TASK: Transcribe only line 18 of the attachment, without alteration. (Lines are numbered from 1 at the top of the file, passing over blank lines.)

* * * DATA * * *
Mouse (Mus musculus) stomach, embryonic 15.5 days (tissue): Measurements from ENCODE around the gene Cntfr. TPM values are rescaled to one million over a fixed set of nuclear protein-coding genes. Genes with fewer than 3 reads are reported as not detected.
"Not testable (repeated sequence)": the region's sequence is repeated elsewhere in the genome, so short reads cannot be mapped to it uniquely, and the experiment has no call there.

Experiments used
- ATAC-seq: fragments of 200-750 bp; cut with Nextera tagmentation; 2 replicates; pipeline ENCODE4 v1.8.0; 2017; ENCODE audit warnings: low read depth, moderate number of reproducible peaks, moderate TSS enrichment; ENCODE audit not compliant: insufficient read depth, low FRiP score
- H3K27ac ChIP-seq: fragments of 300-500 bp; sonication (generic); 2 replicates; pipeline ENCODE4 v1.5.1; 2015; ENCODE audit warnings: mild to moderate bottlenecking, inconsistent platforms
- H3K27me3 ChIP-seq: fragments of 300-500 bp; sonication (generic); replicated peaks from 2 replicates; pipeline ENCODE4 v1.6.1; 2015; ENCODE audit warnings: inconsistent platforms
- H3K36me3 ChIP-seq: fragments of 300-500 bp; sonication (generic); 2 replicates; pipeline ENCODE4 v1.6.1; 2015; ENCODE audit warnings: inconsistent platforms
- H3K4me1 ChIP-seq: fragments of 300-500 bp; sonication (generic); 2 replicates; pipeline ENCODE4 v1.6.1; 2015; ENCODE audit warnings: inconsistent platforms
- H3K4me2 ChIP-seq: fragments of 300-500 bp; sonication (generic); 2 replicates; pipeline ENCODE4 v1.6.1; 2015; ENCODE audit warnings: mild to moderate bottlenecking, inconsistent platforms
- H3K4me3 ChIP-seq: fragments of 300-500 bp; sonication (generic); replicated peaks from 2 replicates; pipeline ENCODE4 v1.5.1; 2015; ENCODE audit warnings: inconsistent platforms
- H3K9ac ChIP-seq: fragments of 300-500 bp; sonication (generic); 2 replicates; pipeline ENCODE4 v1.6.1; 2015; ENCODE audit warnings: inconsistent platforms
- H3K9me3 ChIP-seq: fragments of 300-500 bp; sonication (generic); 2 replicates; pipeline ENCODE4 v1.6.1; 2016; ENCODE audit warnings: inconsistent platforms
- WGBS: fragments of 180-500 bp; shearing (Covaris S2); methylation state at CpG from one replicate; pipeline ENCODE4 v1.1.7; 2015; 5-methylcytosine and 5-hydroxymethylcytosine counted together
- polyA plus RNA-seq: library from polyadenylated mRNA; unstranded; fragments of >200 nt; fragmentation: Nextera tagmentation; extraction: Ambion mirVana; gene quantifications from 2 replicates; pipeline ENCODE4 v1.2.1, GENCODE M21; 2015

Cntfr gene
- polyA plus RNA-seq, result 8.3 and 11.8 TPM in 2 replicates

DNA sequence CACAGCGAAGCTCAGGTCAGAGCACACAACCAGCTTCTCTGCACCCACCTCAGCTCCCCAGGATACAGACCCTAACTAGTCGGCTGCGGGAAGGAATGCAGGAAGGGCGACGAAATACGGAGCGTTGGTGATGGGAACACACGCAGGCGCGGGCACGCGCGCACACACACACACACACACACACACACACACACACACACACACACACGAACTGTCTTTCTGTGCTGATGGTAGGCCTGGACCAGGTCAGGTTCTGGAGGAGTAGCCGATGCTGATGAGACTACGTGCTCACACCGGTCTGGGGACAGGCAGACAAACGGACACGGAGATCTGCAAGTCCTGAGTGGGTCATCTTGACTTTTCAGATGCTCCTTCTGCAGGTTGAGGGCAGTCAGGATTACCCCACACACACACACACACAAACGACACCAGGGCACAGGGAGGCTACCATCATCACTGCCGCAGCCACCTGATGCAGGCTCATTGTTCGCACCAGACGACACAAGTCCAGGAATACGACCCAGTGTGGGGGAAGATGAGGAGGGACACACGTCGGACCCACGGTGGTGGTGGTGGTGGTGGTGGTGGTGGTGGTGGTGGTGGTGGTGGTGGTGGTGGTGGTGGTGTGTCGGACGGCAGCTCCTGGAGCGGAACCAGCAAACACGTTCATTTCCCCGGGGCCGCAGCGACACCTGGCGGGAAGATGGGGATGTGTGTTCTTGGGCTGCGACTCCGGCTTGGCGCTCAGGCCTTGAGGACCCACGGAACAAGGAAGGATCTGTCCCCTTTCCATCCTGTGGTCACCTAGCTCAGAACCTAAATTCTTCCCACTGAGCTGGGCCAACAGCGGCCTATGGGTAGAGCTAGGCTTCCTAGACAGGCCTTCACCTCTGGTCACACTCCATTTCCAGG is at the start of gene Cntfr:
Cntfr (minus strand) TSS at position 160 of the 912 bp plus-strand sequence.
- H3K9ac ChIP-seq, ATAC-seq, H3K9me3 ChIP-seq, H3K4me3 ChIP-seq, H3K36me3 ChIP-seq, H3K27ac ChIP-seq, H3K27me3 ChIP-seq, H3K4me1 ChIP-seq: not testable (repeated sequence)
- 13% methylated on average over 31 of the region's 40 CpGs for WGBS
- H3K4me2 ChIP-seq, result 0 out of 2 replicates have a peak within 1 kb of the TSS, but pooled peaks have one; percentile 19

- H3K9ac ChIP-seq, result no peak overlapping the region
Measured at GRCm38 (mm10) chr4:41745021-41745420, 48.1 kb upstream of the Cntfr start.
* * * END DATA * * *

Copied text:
Cntfr (minus strand) TSS at position 160 of the 912 bp plus-strand sequence.